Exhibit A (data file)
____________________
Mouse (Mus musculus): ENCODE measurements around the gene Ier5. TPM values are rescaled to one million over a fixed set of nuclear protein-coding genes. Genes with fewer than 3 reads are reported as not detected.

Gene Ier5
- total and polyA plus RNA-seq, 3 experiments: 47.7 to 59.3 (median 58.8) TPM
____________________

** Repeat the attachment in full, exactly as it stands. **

Mouse (Mus musculus): ENCODE measurements around the gene Ier5. TPM values are rescaled to one million over a fixed set of nuclear protein-coding genes. Genes with fewer than 3 reads are reported as not detected.

Gene Ier5
- total and polyA plus RNA-seq, 3 experiments: 47.7 to 59.3 (median 58.8) TPM